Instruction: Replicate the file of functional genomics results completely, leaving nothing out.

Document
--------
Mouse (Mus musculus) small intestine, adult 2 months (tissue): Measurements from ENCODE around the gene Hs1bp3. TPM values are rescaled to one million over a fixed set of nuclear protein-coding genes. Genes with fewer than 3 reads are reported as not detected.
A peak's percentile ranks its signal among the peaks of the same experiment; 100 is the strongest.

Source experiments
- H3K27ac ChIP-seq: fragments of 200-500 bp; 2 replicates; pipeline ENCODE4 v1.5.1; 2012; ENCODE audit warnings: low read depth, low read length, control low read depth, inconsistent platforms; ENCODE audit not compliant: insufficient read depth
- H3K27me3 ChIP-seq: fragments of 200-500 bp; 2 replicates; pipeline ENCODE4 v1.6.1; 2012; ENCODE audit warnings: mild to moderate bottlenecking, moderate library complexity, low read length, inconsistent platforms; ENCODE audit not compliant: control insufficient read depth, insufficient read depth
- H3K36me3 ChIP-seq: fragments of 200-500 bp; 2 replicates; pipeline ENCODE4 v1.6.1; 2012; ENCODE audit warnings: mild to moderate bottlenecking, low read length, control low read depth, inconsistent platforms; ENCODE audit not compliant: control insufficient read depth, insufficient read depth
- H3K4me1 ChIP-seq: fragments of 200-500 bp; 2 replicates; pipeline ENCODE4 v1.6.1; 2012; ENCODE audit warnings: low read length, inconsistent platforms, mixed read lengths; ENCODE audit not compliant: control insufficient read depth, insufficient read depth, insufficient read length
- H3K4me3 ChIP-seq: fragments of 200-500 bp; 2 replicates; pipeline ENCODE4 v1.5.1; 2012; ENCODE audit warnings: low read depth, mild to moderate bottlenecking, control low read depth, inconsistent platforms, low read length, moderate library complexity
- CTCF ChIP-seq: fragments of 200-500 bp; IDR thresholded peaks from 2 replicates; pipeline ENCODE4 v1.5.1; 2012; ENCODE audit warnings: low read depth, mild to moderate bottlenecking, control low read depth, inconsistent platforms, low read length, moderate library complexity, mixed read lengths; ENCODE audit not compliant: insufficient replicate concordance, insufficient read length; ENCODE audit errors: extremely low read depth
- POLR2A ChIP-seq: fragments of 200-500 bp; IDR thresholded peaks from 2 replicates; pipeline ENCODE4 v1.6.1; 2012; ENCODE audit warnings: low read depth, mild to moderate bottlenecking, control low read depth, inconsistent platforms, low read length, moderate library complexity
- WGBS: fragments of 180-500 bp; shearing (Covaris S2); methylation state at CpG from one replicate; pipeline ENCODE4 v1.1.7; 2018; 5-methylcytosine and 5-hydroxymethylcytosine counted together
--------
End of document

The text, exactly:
Mouse (Mus musculus) small intestine, adult 2 months (tissue): Measurements from ENCODE around the gene Hs1bp3. TPM values are rescaled to one million over a fixed set of nuclear protein-coding genes. Genes with fewer than 3 reads are reported as not detected.
A peak's percentile ranks its signal among the peaks of the same experiment; 100 is the strongest.

Source experiments
- H3K27ac ChIP-seq: fragments of 200-500 bp; 2 replicates; pipeline ENCODE4 v1.5.1; 2012; ENCODE audit warnings: low read depth, low read length, control low read depth, inconsistent platforms; ENCODE audit not compliant: insufficient read depth
- H3K27me3 ChIP-seq: fragments of 200-500 bp; 2 replicates; pipeline ENCODE4 v1.6.1; 2012; ENCODE audit warnings: mild to moderate bottlenecking, moderate library complexity, low read length, inconsistent platforms; ENCODE audit not compliant: control insufficient read depth, insufficient read depth
- H3K36me3 ChIP-seq: fragments of 200-500 bp; 2 replicates; pipeline ENCODE4 v1.6.1; 2012; ENCODE audit warnings: mild to moderate bottlenecking, low read length, control low read depth, inconsistent platforms; ENCODE audit not compliant: control insufficient read depth, insufficient read depth
- H3K4me1 ChIP-seq: fragments of 200-500 bp; 2 replicates; pipeline ENCODE4 v1.6.1; 2012; ENCODE audit warnings: low read length, inconsistent platforms, mixed read lengths; ENCODE audit not compliant: control insufficient read depth, insufficient read depth, insufficient read length
- H3K4me3 ChIP-seq: fragments of 200-500 bp; 2 replicates; pipeline ENCODE4 v1.5.1; 2012; ENCODE audit warnings: low read depth, mild to moderate bottlenecking, control low read depth, inconsistent platforms, low read length, moderate library complexity
- CTCF ChIP-seq: fragments of 200-500 bp; IDR thresholded peaks from 2 replicates; pipeline ENCODE4 v1.5.1; 2012; ENCODE audit warnings: low read depth, mild to moderate bottlenecking, control low read depth, inconsistent platforms, low read length, moderate library complexity, mixed read lengths; ENCODE audit not compliant: insufficient replicate concordance, insufficient read length; ENCODE audit errors: extremely low read depth
- POLR2A ChIP-seq: fragments of 200-500 bp; IDR thresholded peaks from 2 replicates; pipeline ENCODE4 v1.6.1; 2012; ENCODE audit warnings: low read depth, mild to moderate bottlenecking, control low read depth, inconsistent platforms, low read length, moderate library complexity
- WGBS: fragments of 180-500 bp; shearing (Covaris S2); methylation state at CpG from one replicate; pipeline ENCODE4 v1.1.7; 2018; 5-methylcytosine and 5-hydroxymethylcytosine counted together